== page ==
2020 Results

TOEST & TOETT Annual Awards
Most Improved Swimmer – Andres

Its a long list of Personal Bests (PBs) so you may want to sit down for this…

Starting with the Masters Swimming Ontario (MSO) swim meet season, Andres achieved the following:

  • At the Alderwood Teddy Bares Short Course Yards (SCY) meet Andres took 5secs off his 100BR, 7secs off his 50BR, 4secs off his 50FR, and took a whooping 23secs of his 100FR (SCY) from 2years ago (from 1:49 to a time of 1:26.5) and on top of that he swam two events he never swam before: the 500FR and the 200BR to round out the swim meet;
  • At the Stephen Forsey Swim Meet (SCM = short course meters), Andres took 4secs of his 100FR and swam for the first time the 400FR in a time of 8:05

Following up with the open water swim (OWS) season, Andres achieved the following:

  • At the Canaqua Welland OWS meet Andres set a 4 min 36 sec PB swimming 1000m (wetsuit) in a time of 22:41
  • At the Canaqua Team Challenge, Andres swam his first ever 2.5km open water event in a time of 1:02.21 (wetsuit) which is holding a pace of 2:30/100m

What a year!  Congratulations Andres… looks like all those kick sets paid off huge… so, you know what that means… plenty more kick sets to come! Amazing work and amazing results!

TOEST & TOETT Annual Awards
The Olympian Experience Spirit Award – Gladys

Two years ago when Gladys started dryland not a session went by – ok maybe a session went by – where Gladys didn’t identify something sore or something that didn’t work quite right (e.g. an arthritic joint).  After encouraging Gladys repeatedly to do what she could in the range that she could, when this pattern continued I knew there was only one thing to do… walk away.

This year a new Gladys appeared at dryland: instead of focusing on what was wrong, Gladys focused on what was right, and how she could improve what did work… to build herself stronger, to increase the range available in her joints.  When dryland changed to one where she had to put her body weight on her wrists, Gladys searched for solutions how her arthritic hands could do the exercise — modifying it to meet her at her needs. This year Gladys trained virtually step for step with the group, achieving what was easily unimagineable last year by doing 100 back squats (1/2 ROM) straight thru!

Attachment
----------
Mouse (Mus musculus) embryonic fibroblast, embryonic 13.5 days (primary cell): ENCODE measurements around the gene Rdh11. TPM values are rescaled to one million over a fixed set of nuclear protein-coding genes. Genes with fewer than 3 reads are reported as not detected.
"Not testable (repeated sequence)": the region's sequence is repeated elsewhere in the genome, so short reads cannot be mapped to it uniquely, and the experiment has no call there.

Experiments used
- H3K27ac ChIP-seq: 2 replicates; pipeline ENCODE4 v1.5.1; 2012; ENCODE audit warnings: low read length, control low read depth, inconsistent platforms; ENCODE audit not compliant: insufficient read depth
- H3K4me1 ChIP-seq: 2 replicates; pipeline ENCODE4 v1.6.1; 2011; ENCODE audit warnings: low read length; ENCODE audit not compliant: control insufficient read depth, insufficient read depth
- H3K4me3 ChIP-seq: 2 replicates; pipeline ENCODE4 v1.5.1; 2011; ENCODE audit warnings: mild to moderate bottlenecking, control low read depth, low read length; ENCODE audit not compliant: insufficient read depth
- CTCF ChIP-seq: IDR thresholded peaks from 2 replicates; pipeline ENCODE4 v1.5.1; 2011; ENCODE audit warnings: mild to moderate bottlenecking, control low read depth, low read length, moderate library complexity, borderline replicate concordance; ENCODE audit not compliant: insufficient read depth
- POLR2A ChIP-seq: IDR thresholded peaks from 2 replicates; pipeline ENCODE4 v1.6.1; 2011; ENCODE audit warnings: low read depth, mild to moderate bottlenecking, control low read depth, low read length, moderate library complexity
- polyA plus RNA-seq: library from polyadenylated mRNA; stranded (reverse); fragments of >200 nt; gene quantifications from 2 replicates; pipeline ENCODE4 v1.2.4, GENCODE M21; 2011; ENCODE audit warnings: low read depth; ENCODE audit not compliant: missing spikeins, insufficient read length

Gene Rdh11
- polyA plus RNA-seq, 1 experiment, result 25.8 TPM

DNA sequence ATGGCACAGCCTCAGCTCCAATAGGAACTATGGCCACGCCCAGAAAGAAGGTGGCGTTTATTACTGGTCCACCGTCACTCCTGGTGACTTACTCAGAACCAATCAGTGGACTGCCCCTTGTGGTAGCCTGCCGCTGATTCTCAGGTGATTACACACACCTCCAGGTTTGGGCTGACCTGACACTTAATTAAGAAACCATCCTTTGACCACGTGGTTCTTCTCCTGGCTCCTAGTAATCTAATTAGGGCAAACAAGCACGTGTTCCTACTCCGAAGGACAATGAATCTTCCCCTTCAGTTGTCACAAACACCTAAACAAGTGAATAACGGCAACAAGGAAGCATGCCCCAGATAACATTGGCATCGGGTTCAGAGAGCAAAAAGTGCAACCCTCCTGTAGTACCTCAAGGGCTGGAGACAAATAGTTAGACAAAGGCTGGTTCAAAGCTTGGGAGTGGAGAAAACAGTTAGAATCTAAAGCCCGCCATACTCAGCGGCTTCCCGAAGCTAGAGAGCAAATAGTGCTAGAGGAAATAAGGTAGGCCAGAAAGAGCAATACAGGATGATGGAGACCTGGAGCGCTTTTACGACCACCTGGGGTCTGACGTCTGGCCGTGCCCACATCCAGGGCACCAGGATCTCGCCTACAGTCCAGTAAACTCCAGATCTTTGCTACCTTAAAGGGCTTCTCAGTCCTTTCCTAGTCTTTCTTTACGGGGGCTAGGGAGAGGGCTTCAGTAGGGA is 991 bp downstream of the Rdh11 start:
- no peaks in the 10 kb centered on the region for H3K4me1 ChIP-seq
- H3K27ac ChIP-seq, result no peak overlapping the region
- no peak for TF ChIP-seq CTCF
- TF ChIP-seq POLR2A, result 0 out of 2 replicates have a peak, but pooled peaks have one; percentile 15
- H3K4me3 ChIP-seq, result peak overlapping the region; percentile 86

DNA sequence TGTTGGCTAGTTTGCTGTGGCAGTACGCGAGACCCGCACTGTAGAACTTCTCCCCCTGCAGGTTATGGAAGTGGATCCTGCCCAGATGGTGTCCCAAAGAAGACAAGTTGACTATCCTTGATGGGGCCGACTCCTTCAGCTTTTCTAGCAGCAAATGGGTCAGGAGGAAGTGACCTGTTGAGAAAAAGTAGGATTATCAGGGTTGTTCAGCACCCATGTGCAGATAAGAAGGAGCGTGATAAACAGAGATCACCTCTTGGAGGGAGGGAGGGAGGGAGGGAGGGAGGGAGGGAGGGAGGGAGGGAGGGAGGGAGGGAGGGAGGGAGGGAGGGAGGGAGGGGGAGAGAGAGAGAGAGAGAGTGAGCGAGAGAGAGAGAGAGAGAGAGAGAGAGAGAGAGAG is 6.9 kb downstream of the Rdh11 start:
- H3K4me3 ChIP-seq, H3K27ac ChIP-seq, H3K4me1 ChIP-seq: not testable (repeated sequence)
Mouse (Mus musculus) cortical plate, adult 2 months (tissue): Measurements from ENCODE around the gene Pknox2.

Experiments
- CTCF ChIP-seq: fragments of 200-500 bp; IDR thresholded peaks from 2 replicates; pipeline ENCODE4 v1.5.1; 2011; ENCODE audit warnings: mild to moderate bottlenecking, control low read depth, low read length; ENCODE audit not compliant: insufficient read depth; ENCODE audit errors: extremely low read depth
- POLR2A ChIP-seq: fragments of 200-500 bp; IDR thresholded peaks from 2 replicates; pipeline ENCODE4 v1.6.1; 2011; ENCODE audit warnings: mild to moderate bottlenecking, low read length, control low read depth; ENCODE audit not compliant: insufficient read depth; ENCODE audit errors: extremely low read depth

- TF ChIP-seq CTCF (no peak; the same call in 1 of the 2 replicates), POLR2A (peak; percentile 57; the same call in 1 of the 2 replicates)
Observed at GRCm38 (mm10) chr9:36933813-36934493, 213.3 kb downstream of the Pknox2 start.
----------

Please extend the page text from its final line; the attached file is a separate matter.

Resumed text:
The result… Gladys didn’t realize that her training to focus on what she could do would soon be tested. On her way into the Stephen Forsey Swim Meet, Gladys slipped and banged her knee on the sidewalk. She shared with me the incident and shared that she would warm up and see how her knee felt and then decide whether she would swim. She did, the knee was acceptable, and with a focus on what was right Gladys went on to swim her three events: the 50m BK, the 50m FR and she swam the lead off leg (50m BK) in the 200m Medley Relay which took 1st place in its age category giving the team the points to finish the meet in 5th (click to link to TOEST 2019-2020 results) out of 35 teams.  Fantastic work Gladys!

TOETT Kelso mini-MTB Race Series

Results will be organized according to the category the athlete competed in during the 2019 Kelso MTB series.
Athletes new to MTB racing will be organized in a Beginner category.

Race Route #1 (7.0 km & 45 m elev) – Kelso MTB Winter Loop (click for map)

Results

Notes

This race starts at the summit parking lot entrance, please start/stop your bike computers where you turn onto Bell School Line.  This is a great loop that will provide a warm up to riding off road as there arent too many technical sections, and the climb up the ski hill is not included. The interactive race route shows the finish at the end of Darryls Alley, but our finish line will be at the end of Bell School Line just before the summit parking lot.  This route is 7+ km long, if your bike computer comes up short.. you probably missed the section on Bruce Trail Connector.